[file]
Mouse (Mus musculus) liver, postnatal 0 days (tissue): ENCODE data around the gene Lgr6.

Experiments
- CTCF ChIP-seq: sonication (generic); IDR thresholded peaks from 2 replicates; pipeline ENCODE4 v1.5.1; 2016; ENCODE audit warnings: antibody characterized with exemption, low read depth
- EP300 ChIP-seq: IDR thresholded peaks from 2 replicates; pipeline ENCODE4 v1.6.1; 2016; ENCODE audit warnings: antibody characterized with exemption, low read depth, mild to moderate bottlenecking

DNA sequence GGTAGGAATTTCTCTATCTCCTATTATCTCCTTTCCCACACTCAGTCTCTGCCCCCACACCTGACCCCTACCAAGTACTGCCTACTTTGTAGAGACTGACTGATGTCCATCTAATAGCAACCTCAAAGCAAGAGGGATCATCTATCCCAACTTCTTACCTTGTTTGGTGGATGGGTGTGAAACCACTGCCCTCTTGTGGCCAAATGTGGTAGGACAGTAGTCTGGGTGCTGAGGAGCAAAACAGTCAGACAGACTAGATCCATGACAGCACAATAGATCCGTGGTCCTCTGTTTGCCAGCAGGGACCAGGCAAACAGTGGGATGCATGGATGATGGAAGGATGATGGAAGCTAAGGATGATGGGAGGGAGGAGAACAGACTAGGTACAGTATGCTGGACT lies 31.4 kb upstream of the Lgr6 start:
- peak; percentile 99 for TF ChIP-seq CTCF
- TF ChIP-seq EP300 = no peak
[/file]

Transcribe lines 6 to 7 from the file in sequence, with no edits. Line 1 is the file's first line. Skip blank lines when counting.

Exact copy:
- peak; percentile 99 for TF ChIP-seq CTCF
- TF ChIP-seq EP300 = no peak